Perhaps the most (in)famous Dickens musical adaptation is the 1968 musical film version of Lionel Bart’s Oliver! directed by Carol Reed. 
Neo-victorian critics have criticised Oliver! for presenting a colourful and sanitised version of Dickens’s novel that recasts the abusive Bill Sikes and the exploitative Fagin as loveable rogues. To encourage Oliver to aid Sikes, Fagin leaves Oliver with a book of the ‘history of the lives of great criminals’ (186):
The terrible descriptions were vivid and real, that the sallow pages seemed to turn red with gore,and the words upon them to be sounded in the ears if they were whispered in hollow murmurs by the spirits of the dead (186)
The morally unimpeachable Oliver thrusts the book away from him ‘in a paroxysm of fear’ (186) and ‘prayed Heaven to spare him from such deeds, and rather to will that he should die at once, than be reserved for crimes so fearful and appalling’ (186).
Compare this with Oliver!’s jovial pickpocketing game in ‘You’ve Got to Pick a Pocket or Two’:
Benjamin Poore discusses the loss of threat in the musical adaptation of Oliver Twist in ‘Re-viewing the Situation’ (2008/9), in which he argues: ‘If the melodramatic elements of Dickens’ storytelling presented us with stark choices between innocence and villainy, then Oliver! toned this down and reduced the story’s threat by locating it in a colourful, carnivalesque, imaginary London of the distant past’.
‘I’d Do Anything’ is pitched as a sweet song about loyalty and love instigated by the Artful Dodger and Nancy, yet the lyrics of Fagin’s final verse are deeply troubling. After the comic dance break in which Fagin emerges with a feather in his hair to much laughter, the boys pledge that they would hang to keep Fagin in business:
[FAGIN] Would you rob a shop?
[FAGIN] Would you risk the “drop”?
[ FAGIN ] Tho’ your eyes go, ‘pop’
[FAGIN ] Would you come down ‘plop’
[ALL] Hang ev’rything!
The physical description of the effects of hanging upon the body, the ‘eyes go pop’, is disturbingly graphic and jars with the tone of the song. Corporal punishment resulting from criminal activity becomes assimilated into the jovial camaraderie of the boys chorus and the threat is lost.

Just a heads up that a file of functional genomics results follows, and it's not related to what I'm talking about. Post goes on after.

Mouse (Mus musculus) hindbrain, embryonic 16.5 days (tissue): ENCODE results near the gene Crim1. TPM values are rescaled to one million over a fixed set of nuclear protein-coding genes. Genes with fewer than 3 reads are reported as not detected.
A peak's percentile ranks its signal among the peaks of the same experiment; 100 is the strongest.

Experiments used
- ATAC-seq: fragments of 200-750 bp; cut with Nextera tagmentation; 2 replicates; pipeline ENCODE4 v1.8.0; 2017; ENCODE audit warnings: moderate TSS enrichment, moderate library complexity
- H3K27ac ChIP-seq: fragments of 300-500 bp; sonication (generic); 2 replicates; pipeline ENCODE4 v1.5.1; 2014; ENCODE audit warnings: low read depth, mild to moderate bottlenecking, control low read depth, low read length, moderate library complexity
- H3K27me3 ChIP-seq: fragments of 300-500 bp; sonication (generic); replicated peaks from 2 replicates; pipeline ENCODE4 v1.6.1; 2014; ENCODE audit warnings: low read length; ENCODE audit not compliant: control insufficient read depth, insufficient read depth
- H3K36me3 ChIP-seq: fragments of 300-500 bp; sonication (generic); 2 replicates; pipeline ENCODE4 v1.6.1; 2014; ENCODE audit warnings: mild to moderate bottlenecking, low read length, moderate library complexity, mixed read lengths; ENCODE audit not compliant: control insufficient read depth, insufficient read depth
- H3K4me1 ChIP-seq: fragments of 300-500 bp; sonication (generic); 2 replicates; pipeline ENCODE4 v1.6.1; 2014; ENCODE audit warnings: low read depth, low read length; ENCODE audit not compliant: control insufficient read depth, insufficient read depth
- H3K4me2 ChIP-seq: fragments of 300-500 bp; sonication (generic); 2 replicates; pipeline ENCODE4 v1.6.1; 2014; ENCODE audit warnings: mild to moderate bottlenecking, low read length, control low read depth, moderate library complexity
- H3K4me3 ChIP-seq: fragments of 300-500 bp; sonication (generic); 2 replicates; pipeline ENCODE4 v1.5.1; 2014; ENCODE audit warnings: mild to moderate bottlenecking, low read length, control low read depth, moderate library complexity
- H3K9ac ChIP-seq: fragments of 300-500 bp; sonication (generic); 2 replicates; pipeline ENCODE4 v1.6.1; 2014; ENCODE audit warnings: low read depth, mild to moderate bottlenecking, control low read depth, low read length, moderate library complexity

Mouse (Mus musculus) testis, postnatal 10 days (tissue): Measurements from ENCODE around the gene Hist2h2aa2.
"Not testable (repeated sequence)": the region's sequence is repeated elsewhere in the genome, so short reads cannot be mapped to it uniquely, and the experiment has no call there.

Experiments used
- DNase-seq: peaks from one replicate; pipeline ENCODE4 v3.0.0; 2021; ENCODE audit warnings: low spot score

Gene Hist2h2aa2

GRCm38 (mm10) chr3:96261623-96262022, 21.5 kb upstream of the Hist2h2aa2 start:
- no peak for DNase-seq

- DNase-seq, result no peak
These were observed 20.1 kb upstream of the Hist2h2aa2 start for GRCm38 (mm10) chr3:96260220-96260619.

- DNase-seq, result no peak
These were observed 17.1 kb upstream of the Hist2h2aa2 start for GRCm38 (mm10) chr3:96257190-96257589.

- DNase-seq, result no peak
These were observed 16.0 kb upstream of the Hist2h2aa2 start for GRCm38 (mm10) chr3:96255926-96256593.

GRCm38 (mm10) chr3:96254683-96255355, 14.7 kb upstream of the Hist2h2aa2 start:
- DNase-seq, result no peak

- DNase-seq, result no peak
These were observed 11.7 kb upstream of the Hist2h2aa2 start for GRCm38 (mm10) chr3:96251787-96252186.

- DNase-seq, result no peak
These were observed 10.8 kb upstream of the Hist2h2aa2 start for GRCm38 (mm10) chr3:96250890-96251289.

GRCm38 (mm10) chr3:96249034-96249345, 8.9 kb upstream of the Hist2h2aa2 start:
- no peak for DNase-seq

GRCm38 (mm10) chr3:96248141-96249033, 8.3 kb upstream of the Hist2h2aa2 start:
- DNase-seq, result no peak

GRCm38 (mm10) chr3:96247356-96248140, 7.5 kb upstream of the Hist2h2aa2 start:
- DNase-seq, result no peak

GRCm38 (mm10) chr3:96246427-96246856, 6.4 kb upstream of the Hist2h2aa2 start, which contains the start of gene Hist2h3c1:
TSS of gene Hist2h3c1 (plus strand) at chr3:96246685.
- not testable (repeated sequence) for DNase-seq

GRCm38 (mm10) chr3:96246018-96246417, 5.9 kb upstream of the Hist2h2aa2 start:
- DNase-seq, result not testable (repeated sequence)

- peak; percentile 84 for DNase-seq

Relocating Oliver Twist to a ‘colourful, carnivalesque, imaginary London of a distant past’ – as Scott Freer termed it ‘a carnivalesque utopia of the criminal underworld’  – removes much of the novel’s darker elements, such as the domestic abuse that Nancy suffers at the hands of Sikes which is only alluded to in the song ‘As Long as He Needs Me’ and the overt anti-semitism in the depiction of Fagin who, in the novel, is repeatedly referred to by the epitaph: ‘the Jew’. In the musical, the villains become diluted caricatures of their Dickensian counterparts.
This is not to say, however, that all of Dickens’s social commentary is lost in the musical adaptation of Oliver Twist. In fact, social evil is pervades the musical, but it is sung and danced about which, to an extent, negates the gravity. Underneath the iconic number ‘Food Glorious Food’ is a critique of workhouse conditions following the Poor Law Amendment Act of 1834; the enactment of which meant that relief for the poor would no longer be the responsibility of parishes and would only be given at workhouses. The conditions in workhouses were abominable and ‘inmates’, for they are regularly described as prisons for the poor, were tasked with menial labour:
‘Work’ consisted of oakum-picking, stone-breaking, bone-crushing, sack-making or driving the corn mill. Oakum is old rope, sometimes tarred or knotted. These ropes had to be unpicked inch by inch and a day’s work would be to unravel 3 lbs. of rope. The corn mill was driven by inmates walking round on a treadwheel. Women had to do domestic work: scrubbing floors that were already clear, polishing brasses, scrubbing table tops, black-leading kitchen ranges and so on. 
The food inmates received had little nutritional value and was sparse, so that many were starving. In fact, the actual boys of the workhouse probably would not have had the energy to perform the dance break of ‘Food Glorious Food’.
This discrepancy between historical and literary accuracy and musical entertainment is part of Oliver!’s appeal, argues Poore. The ‘awareness – from the perspective of 1960s – the Victorian Age is long past and those social evils ameliorated’ aids the nostalgic fondness with which Oliver! is received. As a modern audience, we believe that the social evils of the workhouse and child exploitation have disappeared and we can watch Lionel Bart’s Oliver! in all its technicolour glory assured of the fact that things will turn out better for little Oliver. The novel, on the other hand, is not so reassuring.
Next up on the blog: Adapting Dickens: Pickwick – Drood
Interested in seeing how musical theatre treats Dickens’s final, unfinished novel? Get you tickets here
 Carol Reed, (dir.), Oliver!, Written and composed by Lionel Bart . Sony Pictures Home Entertainment, 2006.
 See Benjamin Poore, ‘Re-viewing the Situation: Staging Neo-Victorian Criminality and Villainy after “Oliver!”’, Neo-Victorian Studies 2:1 (Winter, 2008-9), pp. 121-147 and Scott Freer, ‘The Victorian Criminal Underworld and the Musical Carnivalesque’, Neo-Victorian Studies 2:1 (Winter, 2008-9), pp. 52-77.
 Charles Dickens, Oliver Twist (London: Penguin, 2007), p. 186.
 Poore, p. 133.
 Freer, p. 53.
 ‘Condition in the Workhouse’, <http://www.historyhome.co.uk/peel/poorlaw/condwkhs.htm> [accessed 19.10.2015].
 Poore, p. 126.